a1 Graduate Student, Department of Sociology, Michigan State University, East Lansing, Michigan
a2 Department of Sociology, Michigan State University, East Lansing, Michigan
While much of the environmental justice literature has focused on exposure to environmental contaminants, this article argues that access to environmental goods should be explored, as well. We do this by looking at the rates paid for drinking and wastewater infrastructure in the United States (US). Although US residents, in aggregate, pay very little for water and sewer (around 1% of household income), the rate varies significantly by place (with Chicago residents paying roughly one fourth of the rates of residents in Atlanta, for instance). We ask whether particular groups may disproportionately pay higher rates. Using census data, we compare the cost of water and sewer across counties in Michigan and find tremendous disparity in reported expenditure. We then use multivariate regression analysis to investigate the relationship among income, urbanicity, race, and cost of water and sewer. Our findings indicate that a higher reported cost of water and sewer is associated most strongly with minority racial status. This results from postindustrial divestment and subsequent depopulation of particular urban areas. As a result, decreased demand (fewer households remaining in the city) actually increases prices (per remaining household), since water infrastructure costs are fixed, and this phenomenon disproportionately disadvantages people of color—who make up the majority of the great industrial cities.
Environmental Practice 13:386–395 (2011)
(Received December 31 2010)
(Revised April 13 2011)
(Accepted May 03 2011)
(Online publication December 22 2011)
Rachel Butts is a graduate student in the Department of Sociology at Michigan State University. Over the decade prior, she worked as Director of Consumer Behavior Research & Demography in the private sector after graduating from Indiana University. She specializes in demography, survey methodology, and social problems in the United States. Her research emphasizes class and race inequalities in access to basic human subsistence in both rural and urban areas, with particular emphasis on the role of large-scale economic and political trends.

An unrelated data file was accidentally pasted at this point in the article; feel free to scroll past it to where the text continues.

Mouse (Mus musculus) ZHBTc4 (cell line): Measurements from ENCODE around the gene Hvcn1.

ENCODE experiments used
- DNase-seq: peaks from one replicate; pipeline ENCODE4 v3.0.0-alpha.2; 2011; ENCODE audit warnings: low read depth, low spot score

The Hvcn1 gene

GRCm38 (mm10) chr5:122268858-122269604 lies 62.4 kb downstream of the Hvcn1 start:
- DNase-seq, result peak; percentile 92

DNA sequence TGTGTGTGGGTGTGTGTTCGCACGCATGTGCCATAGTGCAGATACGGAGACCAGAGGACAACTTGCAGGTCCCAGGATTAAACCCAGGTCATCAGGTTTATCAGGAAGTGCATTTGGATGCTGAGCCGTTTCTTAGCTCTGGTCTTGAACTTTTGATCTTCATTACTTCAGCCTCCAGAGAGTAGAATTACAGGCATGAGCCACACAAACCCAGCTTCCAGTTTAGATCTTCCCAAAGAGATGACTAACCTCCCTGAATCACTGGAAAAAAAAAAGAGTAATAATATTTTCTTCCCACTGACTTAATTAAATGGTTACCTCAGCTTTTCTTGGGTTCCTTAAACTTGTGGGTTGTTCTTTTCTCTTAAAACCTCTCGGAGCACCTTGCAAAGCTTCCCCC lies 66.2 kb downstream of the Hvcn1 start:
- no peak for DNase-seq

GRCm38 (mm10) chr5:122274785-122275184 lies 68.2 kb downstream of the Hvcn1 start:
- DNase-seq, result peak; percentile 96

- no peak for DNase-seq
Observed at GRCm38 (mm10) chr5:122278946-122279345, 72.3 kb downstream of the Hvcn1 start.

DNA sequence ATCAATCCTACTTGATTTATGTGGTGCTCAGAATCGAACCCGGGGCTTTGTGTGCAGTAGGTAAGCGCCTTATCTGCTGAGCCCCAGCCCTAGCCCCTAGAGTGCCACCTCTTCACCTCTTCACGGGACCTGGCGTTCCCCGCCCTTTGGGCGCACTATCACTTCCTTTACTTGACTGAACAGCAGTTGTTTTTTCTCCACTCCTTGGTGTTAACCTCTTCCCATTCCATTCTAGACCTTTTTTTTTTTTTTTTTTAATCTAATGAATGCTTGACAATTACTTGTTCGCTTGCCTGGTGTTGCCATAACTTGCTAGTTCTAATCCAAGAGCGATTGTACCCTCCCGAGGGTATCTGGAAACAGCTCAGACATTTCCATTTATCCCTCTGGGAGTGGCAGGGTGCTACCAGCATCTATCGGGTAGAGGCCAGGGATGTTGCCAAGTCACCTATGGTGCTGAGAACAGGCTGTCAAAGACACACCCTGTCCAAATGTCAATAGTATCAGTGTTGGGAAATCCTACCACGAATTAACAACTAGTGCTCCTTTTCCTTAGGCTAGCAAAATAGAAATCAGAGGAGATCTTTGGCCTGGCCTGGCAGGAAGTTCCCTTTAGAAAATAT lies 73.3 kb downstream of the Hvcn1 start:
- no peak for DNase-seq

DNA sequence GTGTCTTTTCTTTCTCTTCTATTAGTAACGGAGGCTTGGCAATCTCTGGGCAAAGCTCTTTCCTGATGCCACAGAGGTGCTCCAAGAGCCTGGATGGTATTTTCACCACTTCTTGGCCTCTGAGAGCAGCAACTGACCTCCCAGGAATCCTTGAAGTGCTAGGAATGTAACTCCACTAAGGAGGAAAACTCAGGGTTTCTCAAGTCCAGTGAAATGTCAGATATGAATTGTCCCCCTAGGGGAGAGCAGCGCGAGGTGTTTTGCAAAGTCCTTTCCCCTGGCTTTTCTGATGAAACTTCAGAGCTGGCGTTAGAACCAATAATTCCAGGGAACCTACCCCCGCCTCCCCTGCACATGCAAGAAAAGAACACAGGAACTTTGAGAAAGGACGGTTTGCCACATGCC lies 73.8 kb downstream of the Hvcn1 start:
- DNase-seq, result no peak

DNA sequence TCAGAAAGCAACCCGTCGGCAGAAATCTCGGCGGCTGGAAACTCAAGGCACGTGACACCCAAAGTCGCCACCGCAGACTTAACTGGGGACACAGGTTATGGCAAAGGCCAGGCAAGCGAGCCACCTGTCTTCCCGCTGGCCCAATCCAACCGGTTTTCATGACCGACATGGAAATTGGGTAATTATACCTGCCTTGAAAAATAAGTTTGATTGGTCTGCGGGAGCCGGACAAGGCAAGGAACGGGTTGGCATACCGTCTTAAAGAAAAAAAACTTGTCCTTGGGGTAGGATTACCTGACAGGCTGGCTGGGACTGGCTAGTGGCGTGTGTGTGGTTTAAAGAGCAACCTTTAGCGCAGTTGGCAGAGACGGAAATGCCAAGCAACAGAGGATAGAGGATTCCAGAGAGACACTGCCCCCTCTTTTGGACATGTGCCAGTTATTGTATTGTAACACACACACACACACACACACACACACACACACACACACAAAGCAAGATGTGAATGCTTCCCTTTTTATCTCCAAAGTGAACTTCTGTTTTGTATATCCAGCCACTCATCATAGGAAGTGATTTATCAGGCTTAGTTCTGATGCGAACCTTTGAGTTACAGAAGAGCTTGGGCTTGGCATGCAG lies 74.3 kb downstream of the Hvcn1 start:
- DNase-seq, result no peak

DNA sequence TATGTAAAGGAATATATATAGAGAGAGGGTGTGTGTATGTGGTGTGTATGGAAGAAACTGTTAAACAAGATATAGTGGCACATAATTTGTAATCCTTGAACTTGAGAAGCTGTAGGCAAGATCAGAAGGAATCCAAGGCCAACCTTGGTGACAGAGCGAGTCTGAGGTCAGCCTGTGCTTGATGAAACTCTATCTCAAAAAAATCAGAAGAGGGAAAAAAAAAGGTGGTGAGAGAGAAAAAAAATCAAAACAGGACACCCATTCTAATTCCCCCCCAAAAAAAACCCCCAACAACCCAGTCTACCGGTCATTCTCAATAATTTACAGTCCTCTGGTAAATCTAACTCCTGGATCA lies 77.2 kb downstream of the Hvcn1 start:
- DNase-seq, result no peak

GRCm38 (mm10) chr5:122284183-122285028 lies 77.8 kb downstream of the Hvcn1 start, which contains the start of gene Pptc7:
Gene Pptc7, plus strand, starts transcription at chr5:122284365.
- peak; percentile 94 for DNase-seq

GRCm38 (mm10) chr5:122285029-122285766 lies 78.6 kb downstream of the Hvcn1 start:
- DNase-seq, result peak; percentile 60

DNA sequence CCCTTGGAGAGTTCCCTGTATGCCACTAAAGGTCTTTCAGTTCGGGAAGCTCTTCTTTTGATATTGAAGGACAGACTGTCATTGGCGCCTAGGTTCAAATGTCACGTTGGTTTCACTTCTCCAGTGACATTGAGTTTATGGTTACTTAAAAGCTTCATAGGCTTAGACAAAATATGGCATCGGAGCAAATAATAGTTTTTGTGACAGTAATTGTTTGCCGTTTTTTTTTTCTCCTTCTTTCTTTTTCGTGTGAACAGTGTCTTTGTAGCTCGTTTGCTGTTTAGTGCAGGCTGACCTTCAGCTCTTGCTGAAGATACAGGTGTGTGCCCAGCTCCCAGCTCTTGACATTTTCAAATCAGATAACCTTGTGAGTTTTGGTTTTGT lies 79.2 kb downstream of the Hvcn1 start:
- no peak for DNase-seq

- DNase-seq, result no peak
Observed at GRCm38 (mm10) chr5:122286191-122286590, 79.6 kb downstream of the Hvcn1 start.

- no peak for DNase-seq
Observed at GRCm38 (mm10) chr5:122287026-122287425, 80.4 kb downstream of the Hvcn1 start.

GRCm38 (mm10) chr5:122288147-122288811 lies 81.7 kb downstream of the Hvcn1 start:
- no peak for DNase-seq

Stephen Gasteyer has been an assistant professor in the Department of Sociology at Michigan State University since 2008. From 2005 to 2008, he was tenure-track at the University of Illinois. Prior, he worked as Research Director at the Rural Community Assistance Partnership in Washington, DC, and as a research consultant on international water issues from 2001 to 2002. He researches social change and natural resources management, including access to and performance of water and sanitation infrastructure in the United States and internationally. He has authored or coauthored 9 peer-review publications, 5 book chapters, and 27 monographs, reports, and nonrefereed articles.